by Steven Ertelt
October 13, 2005
Sacramento, CA (LifeNews.com) — Several patient advocacy groups filed legal papers on Thursday saying lawsuits by those opposed to Proposition 71 should be dismissed. Pro-life and taxpayer groups have filed lawsuits saying the ballot proposal, which authorized $6 billion for embryonic stem cell research, created a committee that is unaccountable to voters.
The lawsuits also cite numerous conflicts of interest and violations of open meeting laws in setting it up to disburse the funds.
The patient groups say that passage of Prop. 71 reflects the will of California voters to use taxpayer funds for pay for embryonic stem cell research. The groups, many of which may be eligible for money from the measure, say the lawsuits have no merit.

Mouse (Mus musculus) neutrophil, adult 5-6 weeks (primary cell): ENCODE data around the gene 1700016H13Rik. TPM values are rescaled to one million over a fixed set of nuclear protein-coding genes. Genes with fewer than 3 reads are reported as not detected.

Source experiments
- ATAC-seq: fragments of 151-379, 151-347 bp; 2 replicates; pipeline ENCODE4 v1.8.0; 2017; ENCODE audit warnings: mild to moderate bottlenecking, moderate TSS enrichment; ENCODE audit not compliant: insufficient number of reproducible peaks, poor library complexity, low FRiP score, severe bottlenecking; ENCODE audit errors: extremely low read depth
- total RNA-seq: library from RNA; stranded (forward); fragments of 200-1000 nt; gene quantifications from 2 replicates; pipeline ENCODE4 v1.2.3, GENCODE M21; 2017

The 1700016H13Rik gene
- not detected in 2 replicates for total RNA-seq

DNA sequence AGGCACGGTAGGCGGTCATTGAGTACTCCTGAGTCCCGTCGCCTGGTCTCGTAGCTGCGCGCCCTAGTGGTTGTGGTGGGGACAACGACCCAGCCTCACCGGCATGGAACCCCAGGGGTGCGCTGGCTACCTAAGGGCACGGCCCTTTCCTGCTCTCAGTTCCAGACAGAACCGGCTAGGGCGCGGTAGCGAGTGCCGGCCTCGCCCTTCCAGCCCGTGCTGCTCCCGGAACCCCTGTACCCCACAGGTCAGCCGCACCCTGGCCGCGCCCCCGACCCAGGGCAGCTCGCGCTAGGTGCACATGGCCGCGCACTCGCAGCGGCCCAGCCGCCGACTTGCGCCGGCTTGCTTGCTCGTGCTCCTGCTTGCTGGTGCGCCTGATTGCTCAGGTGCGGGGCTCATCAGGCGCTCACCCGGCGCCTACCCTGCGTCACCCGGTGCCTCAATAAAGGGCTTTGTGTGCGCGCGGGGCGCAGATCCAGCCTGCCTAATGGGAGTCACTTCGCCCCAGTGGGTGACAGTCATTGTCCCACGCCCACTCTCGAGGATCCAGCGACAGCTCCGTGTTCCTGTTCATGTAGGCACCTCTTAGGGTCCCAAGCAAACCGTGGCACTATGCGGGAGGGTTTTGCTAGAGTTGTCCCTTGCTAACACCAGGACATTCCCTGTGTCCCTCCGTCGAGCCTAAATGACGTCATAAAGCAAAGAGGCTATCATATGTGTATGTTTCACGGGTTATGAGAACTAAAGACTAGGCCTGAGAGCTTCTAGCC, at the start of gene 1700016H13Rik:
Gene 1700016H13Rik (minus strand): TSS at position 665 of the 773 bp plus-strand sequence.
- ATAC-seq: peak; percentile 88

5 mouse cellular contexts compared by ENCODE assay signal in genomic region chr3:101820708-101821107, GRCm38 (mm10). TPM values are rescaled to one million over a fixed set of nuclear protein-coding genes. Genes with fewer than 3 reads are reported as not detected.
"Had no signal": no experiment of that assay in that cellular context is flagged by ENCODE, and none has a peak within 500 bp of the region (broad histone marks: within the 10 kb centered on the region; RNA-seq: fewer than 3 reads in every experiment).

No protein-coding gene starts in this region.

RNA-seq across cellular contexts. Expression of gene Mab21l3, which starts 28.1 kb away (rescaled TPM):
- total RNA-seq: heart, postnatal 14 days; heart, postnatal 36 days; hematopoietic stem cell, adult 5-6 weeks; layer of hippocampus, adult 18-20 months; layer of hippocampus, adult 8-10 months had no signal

The Burnham Institute, the Salk Research Institute, Stanford University and the University of Southern California are among those who are involved in the legal briefs.
The lawsuits say government officials should have oversight of the 29-member California Institute for Regenerative Medicine. One lawsuit, filed by the pro-life Life Legal Defense Foundation Life says the state Constitution requires public officials to oversee the expenditure of state dollars.
However, the patient groups and research institutions say the panel will disburse grants based on a merit system, which they claim is sufficient.
No funds have been distributed by the committee set up under the measure because of the lawsuits. The committee can’t sell bonds to finance the research grants until the lawsuits have been concluded because the bonds may be worthless if the suits succeed.
In August, Alameda County Superior Court Judge Bonnie Sabraw combined the two lawsuits.
The first was filed by People’s Advocate and the National Tax Limitation Foundation and the second was filed by LLDFL.